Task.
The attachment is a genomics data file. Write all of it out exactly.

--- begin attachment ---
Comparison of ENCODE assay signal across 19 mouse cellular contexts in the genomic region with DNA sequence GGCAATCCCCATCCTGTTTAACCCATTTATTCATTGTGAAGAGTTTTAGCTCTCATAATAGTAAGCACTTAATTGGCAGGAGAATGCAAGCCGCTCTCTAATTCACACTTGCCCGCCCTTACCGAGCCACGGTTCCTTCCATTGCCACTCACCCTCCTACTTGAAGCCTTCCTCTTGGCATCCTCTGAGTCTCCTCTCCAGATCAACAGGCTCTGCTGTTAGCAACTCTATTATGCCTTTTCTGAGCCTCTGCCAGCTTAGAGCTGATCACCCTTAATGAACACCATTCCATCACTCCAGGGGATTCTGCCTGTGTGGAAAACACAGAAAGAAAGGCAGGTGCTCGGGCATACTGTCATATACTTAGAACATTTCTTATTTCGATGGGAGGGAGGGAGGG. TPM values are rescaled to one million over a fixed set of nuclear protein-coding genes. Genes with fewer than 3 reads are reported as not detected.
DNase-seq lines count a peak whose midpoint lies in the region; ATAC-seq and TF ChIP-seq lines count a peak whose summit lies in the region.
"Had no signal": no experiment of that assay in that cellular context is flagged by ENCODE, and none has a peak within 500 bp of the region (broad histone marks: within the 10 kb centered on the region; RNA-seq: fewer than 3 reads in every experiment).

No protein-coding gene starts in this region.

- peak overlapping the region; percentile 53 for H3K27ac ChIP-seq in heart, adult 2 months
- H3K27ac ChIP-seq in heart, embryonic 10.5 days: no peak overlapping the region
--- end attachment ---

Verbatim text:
Comparison of ENCODE assay signal across 19 mouse cellular contexts in the genomic region with DNA sequence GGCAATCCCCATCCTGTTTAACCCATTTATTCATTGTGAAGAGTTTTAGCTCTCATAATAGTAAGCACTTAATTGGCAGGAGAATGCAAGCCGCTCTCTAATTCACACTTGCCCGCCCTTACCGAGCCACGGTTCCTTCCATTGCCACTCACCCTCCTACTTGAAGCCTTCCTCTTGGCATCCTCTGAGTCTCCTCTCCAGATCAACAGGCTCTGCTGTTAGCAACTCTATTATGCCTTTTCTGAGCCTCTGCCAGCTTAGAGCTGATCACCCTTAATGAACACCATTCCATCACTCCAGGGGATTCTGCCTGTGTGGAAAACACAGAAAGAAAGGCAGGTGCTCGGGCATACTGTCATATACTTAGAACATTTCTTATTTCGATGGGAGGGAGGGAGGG. TPM values are rescaled to one million over a fixed set of nuclear protein-coding genes. Genes with fewer than 3 reads are reported as not detected.
DNase-seq lines count a peak whose midpoint lies in the region; ATAC-seq and TF ChIP-seq lines count a peak whose summit lies in the region.
"Had no signal": no experiment of that assay in that cellular context is flagged by ENCODE, and none has a peak within 500 bp of the region (broad histone marks: within the 10 kb centered on the region; RNA-seq: fewer than 3 reads in every experiment).

No protein-coding gene starts in this region.

- peak overlapping the region; percentile 53 for H3K27ac ChIP-seq in heart, adult 2 months
- H3K27ac ChIP-seq in heart, embryonic 10.5 days: no peak overlapping the region